Water Crossings

Download the Water Crossings fact sheet.


From small streams, ditches and creeks to large lakes and rivers, our pipeline operates near numerous bodies of water in Alberta, Ontario and Quebec. These water crossings require specialized monitoring and maintenance activities to ensure that we protect the environment, and the community, and the pipeline.

At Trans-Northern Pipelines Inc. (TNPI), our first priority is to operate safely. All of our work is guided by our integrity management program – a documented and systematic approach to take care of the pipeline – and by the Canada Energy Regulator for the interprovincial pipeline in Ontario and Quebec, and the Alberta Energy Regulator for the Alberta Products Pipeline.


We maintain a detailed database of all waterways near our pipeline to help us plan and prioritize our integrity management activities. We continuously update this database with new information from various sources including our weekly aerial patrols and annual ground patrols where we look for any changes along the pipeline right of way, as well as mapping and satellite imagery from other sources, like Google Earth.

In areas near major water crossings, the pipeline is constructed with pipe that has a heavier and thicker wall.

Our pipeline is monitored by a network of sensors placed at hundreds of points along the pipeline to deliver real time data to our control room. This data is then monitored by trained operators at all times. The operators watch for changes in pressure, flow or other signs of a leak or disturbance. If they suspect anything, they can remotely shut down the pipeline so we can investigate further. We also conduct what we call “pipeline balance calculations” to ensure that the amount of product shipped from the refinery equals the amount product received at the final destination.

We continue to work with local municipalities and conservation authorities to ensure we remain aware of any and all water intake systems downstream from our pipeline.

TNPI uses valves on either side of major waterways that are remotely operated so we can quickly stop the flow of product through the pipeline if necessary. All valves are visually inspected bi-weekly.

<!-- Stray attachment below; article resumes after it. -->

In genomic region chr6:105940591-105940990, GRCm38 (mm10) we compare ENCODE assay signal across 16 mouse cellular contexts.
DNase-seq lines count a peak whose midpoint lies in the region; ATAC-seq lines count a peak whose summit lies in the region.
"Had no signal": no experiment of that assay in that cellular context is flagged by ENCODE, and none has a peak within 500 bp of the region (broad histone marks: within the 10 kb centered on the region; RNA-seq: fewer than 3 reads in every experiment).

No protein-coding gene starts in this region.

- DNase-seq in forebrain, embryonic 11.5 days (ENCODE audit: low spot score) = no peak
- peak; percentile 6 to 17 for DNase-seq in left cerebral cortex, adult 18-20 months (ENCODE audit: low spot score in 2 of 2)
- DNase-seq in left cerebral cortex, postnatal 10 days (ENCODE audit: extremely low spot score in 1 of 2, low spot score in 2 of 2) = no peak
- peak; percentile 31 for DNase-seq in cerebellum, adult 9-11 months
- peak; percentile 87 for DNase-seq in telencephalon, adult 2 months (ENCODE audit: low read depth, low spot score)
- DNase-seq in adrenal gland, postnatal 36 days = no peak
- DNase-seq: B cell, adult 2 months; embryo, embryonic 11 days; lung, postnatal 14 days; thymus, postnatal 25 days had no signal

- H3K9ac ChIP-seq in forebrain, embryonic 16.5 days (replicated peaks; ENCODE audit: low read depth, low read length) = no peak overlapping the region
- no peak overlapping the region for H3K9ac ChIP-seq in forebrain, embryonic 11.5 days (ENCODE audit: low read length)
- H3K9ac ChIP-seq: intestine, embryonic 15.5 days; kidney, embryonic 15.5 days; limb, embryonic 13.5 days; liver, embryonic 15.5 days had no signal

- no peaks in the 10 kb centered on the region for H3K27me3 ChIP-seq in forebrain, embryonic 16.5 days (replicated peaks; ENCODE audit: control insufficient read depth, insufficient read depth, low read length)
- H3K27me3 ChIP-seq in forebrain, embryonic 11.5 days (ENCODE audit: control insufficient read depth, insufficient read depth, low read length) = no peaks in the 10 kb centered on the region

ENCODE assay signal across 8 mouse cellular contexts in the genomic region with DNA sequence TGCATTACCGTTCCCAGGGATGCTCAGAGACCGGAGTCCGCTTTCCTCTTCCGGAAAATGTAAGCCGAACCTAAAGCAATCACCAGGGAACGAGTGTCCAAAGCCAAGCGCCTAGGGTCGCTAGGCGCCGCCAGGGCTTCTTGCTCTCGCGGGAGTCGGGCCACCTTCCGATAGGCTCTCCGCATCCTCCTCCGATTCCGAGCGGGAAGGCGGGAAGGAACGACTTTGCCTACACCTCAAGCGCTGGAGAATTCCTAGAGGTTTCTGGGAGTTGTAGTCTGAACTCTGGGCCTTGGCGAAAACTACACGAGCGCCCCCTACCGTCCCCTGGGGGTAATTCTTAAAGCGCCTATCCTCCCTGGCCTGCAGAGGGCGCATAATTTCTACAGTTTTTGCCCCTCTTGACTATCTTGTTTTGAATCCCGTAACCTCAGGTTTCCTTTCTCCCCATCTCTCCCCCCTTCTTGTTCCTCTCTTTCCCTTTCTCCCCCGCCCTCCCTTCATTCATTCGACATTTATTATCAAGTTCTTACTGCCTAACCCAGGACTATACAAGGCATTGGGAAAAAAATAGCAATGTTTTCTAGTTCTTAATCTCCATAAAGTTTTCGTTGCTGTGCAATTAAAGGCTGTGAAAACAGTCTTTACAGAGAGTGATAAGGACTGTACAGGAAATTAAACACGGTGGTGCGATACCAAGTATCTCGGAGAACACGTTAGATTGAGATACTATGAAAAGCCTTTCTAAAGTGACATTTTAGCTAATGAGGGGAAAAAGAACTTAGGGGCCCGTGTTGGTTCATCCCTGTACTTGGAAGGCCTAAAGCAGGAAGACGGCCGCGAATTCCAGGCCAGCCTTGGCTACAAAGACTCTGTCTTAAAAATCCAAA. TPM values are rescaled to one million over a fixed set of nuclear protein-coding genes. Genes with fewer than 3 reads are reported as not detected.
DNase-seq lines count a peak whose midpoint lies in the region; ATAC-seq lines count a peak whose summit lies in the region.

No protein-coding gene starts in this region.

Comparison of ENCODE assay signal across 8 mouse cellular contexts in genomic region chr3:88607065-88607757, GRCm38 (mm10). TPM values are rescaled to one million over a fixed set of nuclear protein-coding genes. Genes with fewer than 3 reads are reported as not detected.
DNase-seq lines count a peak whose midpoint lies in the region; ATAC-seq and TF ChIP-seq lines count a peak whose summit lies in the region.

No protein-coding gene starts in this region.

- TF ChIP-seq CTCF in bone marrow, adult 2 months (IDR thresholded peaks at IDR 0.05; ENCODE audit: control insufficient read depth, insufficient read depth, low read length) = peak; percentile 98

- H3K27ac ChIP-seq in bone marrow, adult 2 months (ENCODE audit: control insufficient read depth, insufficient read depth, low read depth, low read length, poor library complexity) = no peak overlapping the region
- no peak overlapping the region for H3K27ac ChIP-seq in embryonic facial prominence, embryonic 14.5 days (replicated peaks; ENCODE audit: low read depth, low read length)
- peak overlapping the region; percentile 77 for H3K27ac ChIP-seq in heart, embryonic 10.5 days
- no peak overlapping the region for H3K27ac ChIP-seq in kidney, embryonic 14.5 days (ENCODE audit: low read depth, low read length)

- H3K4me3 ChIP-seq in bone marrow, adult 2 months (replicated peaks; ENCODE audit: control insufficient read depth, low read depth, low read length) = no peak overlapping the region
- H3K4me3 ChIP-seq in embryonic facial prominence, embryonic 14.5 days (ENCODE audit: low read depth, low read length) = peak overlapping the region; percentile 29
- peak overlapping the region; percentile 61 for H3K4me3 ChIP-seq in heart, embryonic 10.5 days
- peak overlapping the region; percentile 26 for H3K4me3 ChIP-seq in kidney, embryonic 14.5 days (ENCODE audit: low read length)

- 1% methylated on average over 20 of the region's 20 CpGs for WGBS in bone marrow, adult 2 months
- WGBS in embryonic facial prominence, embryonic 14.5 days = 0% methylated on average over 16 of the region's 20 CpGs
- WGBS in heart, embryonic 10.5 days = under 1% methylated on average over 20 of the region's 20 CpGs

We visually inspect the area around the pipeline – commonly referred to as the “right of way” – from the air and the ground, and use specialized inline inspection tools to assess the pipe’s integrity from the inside. Near waterways, we watch for signs of erosion due to changes in temperature, heavy rainfall, melting snow or other natural causes. We also have real-time monitoring in place for flooding, seismic activity and extreme rainfall, all of which allows us to immediately inspect for any changes. Pipeline water crossings are assessed for risk based on likelihood of exposure, probability of pipeline impact and vulnerability for slopes. Sites that are considered higher risk are inspected more frequently, while low risk water crossings are inspected less frequently.

We have an Emergency Response Plan (ERP) to respond safely and efficiently in the unlikely event of an incident. The ERP includes detailed plans for locations near water. We regularly test our plan through training exercises, allowing us to practice our response skills and test procedures in a safe environment. We also share our plan with municipalities and first responders. A copy is available online at tnpi.ca/emergency-response-plan

We have identified numerous control points along our entire pipeline system in the highly unlikely event of a release into water. These control points are located where we have proactively identified and confirmed that it is sufficient for immediate access to the water way to, for example, deploy booms downstream of any pipeline release into the water.

About TNPI

We operate 850 km of Canada Energy Regulator (CER)-regulated pipeline in Ontario and Quebec, while the Alberta Energy Regulator (AER) regulates our 350 km pipeline in Alberta. Our highest priority is to operate in a safe and environmentally responsible manner.